Theorem of the Day
The links below will bring you (in a new window) a superb collections of sites, blogs, online magazines etc, covering large parts of mathematics. Some subject-specific links are here.
This site draws inspiration from:
Pat Ballew's On This Day in Math
Nathan W. Kahl has posted a list Top 100 Theorems, attributed to Paul and Jack Abad but enhanced with many well-chosen links. The site appears now to exist only as an archive but the idea has been given new life by Freek Wiedijk whose list of formalised theorems I believe to be an important and forward-looking resource. A related effort (on an industrial scale!) is the Archive of Formal Proofs.
Neil Sloane's Online Encylopedia of Integer Sequences is a virtual theorem list. Not all it's >260K entries correspond to proved assertions but mostly there's at least one bona fide theorem involved somewhere! By the way, Quanta Magazine has an excellent interview with Sloane.
Another site offering infinitely many theorems ... named after you!
In case you are wondering about where the proofs are ... they are here!
Mathematics Compendia & Encyclopediae
Cut-the-knot: Alexander Bogomolny's cornucopia of maths applets and animations.
Mathpages by the admirable but elusive Kevin Brown
Numericana is an Aladdin's cave of answers to mathematical questions, basic and advanced, maintained by Gérard P. Michon. The Numericana Hall of Fame links to some of the best web resources in mathematics (I wrote that before Dr Michon was kind enough to include theoremoftheday.org in it!).
European Mathematical Society Newsletter, increasingly full of excellent expository material (but increasingly big: up to 9MB pdf downloads).
Fibonacci Quarterly a serious journal but with much that is accessible at all levels. Currently free online up to Volume 49 (2011) with some later special issues open access.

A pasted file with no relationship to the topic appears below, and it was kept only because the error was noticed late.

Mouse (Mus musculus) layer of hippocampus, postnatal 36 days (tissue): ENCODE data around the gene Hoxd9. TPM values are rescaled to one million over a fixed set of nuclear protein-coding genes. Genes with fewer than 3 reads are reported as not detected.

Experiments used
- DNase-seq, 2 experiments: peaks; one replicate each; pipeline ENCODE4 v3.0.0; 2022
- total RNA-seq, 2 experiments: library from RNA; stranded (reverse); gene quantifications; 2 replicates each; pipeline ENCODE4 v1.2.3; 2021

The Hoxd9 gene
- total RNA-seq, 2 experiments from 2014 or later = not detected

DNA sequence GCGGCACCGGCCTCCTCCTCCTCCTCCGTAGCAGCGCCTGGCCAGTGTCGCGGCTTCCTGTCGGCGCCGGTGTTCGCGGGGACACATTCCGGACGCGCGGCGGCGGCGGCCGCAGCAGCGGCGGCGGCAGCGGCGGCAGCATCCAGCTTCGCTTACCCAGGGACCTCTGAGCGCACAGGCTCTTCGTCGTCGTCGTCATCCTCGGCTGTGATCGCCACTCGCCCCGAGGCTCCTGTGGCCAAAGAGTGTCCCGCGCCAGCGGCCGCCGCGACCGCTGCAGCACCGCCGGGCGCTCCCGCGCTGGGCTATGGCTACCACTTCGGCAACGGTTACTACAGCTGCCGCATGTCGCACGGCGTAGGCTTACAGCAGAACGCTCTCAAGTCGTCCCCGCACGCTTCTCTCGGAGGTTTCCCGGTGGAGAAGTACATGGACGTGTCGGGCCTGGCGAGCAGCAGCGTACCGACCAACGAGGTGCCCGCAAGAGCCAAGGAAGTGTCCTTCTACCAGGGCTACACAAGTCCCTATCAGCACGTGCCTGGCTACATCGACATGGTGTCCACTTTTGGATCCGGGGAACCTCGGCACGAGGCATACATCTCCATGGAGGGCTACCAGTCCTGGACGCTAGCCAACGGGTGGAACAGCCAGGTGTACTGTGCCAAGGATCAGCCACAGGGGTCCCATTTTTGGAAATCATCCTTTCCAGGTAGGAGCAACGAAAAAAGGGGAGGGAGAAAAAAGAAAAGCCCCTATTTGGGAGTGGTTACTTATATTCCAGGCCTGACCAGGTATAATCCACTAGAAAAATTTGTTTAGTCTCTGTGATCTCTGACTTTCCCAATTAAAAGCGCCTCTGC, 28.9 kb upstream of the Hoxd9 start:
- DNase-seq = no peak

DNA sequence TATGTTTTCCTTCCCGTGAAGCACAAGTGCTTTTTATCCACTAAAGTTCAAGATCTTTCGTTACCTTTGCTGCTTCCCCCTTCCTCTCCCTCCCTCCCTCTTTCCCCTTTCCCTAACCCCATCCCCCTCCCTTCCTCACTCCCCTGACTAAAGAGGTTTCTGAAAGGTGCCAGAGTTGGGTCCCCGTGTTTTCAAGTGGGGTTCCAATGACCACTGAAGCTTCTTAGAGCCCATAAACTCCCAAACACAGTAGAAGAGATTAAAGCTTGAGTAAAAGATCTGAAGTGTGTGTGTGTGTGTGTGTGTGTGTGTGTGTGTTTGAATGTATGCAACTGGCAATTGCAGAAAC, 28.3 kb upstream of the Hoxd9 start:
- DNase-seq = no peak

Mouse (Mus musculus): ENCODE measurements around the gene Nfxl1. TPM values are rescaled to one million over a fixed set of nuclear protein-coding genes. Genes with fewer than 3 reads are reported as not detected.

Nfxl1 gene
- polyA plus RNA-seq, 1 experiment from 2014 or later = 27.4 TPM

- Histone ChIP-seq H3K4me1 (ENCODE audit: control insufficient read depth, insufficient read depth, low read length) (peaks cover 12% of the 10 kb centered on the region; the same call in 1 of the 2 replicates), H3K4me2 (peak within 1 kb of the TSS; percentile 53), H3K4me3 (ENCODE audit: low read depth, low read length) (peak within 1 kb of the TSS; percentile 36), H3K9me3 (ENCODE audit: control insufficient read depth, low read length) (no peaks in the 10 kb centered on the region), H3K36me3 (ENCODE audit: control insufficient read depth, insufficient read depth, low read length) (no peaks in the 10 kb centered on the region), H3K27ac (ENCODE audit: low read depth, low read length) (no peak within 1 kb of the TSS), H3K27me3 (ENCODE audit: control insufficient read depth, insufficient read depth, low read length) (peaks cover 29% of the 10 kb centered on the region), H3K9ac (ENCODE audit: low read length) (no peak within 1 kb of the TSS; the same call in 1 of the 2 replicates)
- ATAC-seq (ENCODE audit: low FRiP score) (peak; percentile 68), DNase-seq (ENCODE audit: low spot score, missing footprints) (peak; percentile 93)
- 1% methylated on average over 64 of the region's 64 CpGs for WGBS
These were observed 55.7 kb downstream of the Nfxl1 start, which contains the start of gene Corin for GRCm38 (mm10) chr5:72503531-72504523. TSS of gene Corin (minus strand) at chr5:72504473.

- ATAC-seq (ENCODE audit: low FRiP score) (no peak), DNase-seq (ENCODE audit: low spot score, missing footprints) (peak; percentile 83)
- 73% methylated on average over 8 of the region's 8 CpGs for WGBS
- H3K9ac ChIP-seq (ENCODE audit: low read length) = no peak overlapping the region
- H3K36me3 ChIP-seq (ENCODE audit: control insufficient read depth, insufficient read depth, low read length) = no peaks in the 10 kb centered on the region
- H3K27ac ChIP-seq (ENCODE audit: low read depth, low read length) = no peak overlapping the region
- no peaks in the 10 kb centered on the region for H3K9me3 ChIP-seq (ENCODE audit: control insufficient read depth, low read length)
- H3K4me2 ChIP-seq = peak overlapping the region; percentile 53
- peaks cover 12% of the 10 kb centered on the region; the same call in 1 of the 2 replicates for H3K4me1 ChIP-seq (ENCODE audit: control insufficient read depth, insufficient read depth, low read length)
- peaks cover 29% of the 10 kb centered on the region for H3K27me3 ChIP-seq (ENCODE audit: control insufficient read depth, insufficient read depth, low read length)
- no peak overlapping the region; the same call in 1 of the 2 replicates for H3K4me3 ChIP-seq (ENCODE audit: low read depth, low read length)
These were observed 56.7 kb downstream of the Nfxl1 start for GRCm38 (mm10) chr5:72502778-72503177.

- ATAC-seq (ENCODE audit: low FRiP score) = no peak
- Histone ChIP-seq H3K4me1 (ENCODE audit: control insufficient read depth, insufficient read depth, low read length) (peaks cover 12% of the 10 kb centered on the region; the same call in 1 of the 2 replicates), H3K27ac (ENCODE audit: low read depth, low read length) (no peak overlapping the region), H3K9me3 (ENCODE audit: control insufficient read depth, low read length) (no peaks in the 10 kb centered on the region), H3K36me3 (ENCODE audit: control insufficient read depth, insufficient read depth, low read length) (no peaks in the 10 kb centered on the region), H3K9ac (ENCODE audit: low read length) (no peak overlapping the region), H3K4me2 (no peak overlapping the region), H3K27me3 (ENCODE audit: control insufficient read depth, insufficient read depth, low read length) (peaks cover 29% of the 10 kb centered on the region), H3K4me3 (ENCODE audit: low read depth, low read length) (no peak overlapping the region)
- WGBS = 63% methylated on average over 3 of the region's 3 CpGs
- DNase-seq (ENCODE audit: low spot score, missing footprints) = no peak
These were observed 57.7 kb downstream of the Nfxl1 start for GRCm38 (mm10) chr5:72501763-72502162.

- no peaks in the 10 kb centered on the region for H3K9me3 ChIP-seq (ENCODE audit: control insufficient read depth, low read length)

Function by Michael Deakin, published by Monash University's mathematics department from 1977 to 2004
The Feature Column of the AMS, currently edited by David Austin, Bill Casselman, Joe Malkevitch and Tony Phillips, has an brilliant archive going back ten years, with well over 100 authoritative articles
Gonit Sora, Indian (mostly English-language) magazine, with problems, interviews, book reviews etc etc
Journal of Humanistic Mathematics, serious journal but with much that is accessible to non-professionals
Bulletin of the Irish Mathematical Society, professional newsletter but with much of general interest
Kömal Hungarian-language magazine
London Mathematical Society Newsletter, professional newsletter but with much of general interest
MAA Focus, an excellent source of expository articles, book reviews etc. From the Mathematics Association of America whose range of wonderful magazines are not otherwise online but over a hundred award-winning articles from them are.
MATEMATICALIA Spanish-language magazine, from 2005 to 2012
Mathematical Chronicle published by the Mathematical Chronicle Committee, 1969-1991: more than 20 years of top quality articles, reviews etc
Mathematics Magazine Canadian magazine for high school students
Nautilus 'glossy' online science magazine with occasional mathematical interest